Mike Stonebraker is something of a database legend. He was the main architect of the Ingres relational database, the Postgres object-relational database, and the Mariposa federated data system. He was founder and CTO of the Ingres, Illustra, and Cohera corporations as well as CTO at Informix and Required Technology. His latest project is StreamBase Systems, where he is founder and CTO. Stonebraker recently met with InfoWorld Editor at Large Paul Krill to discuss StreamBase and his previous projects.
What are StreamBase's goals?
We set about building a new piece of system software from the ground up that's very good at inhaling fire hoses of incoming data and doing fairly complicated processing on it.
How does your software work?
We read TCP/IP streams. We produce asynchronous messages to TCP/IP. The messages we produce, the customer has to write an application that consumes them. They give you an API, so you don't have to directly use TCP/IP (which means that) they can use it with an (app). In financial services, there's a dozen or so popular feed formats and we've written adapters for most of them to convert to our internal format. So in comes the market feed, (which) is an asynchronous message stream. One way to think about it is that we insist that it obey a database-style (scheme) so that we read binary messages off the wire and if they're not in our format, then there's a converter that converts them. We give you a workflow-oriented GUI with a bunch of primitives and you assemble an application by dragging and dropping all of our primitives onto a workspace and then you run the workspace.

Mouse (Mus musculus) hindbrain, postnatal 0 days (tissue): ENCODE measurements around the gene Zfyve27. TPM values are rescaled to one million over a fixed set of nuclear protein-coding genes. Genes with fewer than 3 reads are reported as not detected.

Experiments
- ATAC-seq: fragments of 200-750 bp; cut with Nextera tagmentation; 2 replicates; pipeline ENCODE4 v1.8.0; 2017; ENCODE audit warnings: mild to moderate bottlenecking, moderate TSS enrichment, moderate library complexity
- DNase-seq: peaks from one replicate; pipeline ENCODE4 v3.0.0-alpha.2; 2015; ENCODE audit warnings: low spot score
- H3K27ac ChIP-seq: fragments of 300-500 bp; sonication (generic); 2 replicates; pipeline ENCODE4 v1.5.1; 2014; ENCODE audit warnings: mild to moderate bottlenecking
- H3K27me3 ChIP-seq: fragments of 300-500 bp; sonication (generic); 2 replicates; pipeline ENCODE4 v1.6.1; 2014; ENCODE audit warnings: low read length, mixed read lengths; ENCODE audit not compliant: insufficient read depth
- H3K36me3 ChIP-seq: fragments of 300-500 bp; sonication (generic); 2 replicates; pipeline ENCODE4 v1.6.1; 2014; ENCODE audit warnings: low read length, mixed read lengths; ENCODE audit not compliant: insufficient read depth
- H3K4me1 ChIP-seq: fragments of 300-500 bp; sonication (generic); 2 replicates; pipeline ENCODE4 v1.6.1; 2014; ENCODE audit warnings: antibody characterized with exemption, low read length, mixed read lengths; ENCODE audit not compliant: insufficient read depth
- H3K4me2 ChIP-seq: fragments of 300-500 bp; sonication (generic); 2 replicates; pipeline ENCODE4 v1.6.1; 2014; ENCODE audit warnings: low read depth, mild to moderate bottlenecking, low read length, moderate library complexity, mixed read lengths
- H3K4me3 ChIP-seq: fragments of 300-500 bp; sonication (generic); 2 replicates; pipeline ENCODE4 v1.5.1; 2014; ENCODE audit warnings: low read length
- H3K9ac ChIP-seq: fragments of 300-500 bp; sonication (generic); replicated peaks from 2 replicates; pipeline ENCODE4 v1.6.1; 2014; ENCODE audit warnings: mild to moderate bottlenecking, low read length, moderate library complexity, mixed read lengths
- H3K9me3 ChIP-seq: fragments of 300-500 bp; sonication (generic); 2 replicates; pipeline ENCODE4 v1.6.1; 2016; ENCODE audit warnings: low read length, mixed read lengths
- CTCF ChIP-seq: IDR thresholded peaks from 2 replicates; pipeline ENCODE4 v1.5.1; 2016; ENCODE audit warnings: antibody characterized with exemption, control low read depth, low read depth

So where is the data stored?
There's no requirement that you store the data. We are not a database system. We are a stream-processing engine that is good at doing processing on streams as they fly by. Not requiring storing the data makes a certain class of applications go way, way faster. ... Our implementation (in one particular application) runs 140,000 messages a second on a $1,500 PC. We tried the same application on one of the (commercial) RDBMSes. The best we could get it to was 900 messages a second.
What are your feelings about what's happened with Ingres, Postgres, and Informix?
Ingres suffered from benign neglect under the tutelage of Computer Associates. (Going open source) is a very reasonable strategy to try and get some traction for Ingres. I just wonder if it's too little, too late. Postgres has been an open source DBMS forever, and there's a grassroots effort that keeps Postgres going. It would be great if somebody with marketing muscle got behind Postgres, because I think it's a very high-functionality system that is very attractive if you need an extendible relational database.
What do you think the open source movement means for commercial software companies?
More power to them. I just chuckle that Microsoft is fighting Linux as hard as they can and so I think open source is attractive and I think that Linux is a fabulous model.